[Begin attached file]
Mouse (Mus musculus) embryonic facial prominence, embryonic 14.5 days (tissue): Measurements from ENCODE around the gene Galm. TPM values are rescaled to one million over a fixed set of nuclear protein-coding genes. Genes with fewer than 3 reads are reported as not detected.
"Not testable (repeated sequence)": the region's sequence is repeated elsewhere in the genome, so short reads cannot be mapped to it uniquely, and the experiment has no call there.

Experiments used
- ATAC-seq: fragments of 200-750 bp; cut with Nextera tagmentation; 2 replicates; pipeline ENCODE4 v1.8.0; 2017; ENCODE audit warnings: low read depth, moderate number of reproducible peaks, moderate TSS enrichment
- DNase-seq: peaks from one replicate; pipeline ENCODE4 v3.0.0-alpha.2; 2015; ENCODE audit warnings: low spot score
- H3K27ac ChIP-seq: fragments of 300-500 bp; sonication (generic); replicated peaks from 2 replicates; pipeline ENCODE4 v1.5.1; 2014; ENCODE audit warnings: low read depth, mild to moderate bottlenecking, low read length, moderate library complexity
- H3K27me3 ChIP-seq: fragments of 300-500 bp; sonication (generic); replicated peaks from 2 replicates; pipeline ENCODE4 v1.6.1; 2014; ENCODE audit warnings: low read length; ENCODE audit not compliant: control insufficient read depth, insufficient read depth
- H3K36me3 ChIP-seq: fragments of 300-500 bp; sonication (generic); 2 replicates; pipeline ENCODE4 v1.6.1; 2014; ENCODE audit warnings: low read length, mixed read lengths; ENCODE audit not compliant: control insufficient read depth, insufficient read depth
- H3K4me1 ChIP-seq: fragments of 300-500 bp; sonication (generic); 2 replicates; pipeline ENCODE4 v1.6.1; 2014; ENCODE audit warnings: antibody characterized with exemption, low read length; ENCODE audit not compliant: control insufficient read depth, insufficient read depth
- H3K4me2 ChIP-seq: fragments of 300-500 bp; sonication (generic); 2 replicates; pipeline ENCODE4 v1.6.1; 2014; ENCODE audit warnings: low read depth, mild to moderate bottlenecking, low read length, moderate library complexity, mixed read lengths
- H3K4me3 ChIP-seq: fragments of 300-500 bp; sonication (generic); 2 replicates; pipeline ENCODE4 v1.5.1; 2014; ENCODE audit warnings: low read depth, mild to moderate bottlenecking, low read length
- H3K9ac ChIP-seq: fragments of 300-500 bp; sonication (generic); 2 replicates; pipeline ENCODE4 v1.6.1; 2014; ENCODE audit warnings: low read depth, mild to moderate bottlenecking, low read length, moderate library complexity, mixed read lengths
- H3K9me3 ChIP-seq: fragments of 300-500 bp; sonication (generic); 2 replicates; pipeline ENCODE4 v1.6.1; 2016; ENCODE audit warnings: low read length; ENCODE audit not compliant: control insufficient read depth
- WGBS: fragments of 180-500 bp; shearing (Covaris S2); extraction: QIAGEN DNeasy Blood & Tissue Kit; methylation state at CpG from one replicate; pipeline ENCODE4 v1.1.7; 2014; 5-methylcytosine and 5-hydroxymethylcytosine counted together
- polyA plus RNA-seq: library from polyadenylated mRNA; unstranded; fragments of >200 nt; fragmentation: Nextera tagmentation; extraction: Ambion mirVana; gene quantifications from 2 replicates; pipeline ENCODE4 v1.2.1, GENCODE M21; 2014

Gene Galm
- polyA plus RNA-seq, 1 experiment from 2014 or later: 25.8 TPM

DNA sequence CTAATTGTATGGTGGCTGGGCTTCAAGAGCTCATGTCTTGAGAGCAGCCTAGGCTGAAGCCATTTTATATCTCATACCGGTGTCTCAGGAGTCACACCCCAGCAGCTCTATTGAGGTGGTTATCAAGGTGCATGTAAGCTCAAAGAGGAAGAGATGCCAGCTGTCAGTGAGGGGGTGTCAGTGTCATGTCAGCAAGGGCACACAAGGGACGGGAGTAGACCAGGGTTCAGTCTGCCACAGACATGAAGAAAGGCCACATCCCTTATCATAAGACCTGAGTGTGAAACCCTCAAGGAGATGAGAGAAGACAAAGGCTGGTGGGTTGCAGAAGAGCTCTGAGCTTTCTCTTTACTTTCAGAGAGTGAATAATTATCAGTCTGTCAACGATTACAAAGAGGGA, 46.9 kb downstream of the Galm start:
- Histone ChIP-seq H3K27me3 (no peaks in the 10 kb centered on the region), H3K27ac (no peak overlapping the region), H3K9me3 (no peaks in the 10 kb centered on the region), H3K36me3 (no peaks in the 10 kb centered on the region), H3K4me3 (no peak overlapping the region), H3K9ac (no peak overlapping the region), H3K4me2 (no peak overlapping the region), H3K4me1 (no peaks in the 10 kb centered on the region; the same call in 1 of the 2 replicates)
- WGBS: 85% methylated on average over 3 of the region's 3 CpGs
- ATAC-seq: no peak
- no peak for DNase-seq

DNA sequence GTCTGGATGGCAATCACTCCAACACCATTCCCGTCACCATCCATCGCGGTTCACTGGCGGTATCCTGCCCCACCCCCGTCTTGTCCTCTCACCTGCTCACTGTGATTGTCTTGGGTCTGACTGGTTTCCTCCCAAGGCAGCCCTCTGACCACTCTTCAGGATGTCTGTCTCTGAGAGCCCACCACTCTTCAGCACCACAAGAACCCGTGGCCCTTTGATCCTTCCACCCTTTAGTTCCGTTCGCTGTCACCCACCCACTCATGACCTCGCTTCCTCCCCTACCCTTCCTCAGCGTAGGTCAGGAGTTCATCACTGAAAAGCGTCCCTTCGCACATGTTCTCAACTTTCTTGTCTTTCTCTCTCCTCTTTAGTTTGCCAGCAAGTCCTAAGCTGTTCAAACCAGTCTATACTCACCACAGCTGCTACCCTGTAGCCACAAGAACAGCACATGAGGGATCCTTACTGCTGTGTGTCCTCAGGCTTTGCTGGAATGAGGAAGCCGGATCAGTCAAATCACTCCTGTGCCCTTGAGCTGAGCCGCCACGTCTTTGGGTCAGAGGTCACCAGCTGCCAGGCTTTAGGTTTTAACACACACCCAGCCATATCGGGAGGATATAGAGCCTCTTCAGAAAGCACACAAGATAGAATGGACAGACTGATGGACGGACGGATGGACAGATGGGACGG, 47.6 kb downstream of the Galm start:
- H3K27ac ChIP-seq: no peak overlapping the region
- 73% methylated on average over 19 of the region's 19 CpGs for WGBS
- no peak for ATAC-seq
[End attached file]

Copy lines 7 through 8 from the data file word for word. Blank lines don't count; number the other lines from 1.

- H3K27me3 ChIP-seq: fragments of 300-500 bp; sonication (generic); replicated peaks from 2 replicates; pipeline ENCODE4 v1.6.1; 2014; ENCODE audit warnings: low read length; ENCODE audit not compliant: control insufficient read depth, insufficient read depth
- H3K36me3 ChIP-seq: fragments of 300-500 bp; sonication (generic); 2 replicates; pipeline ENCODE4 v1.6.1; 2014; ENCODE audit warnings: low read length, mixed read lengths; ENCODE audit not compliant: control insufficient read depth, insufficient read depth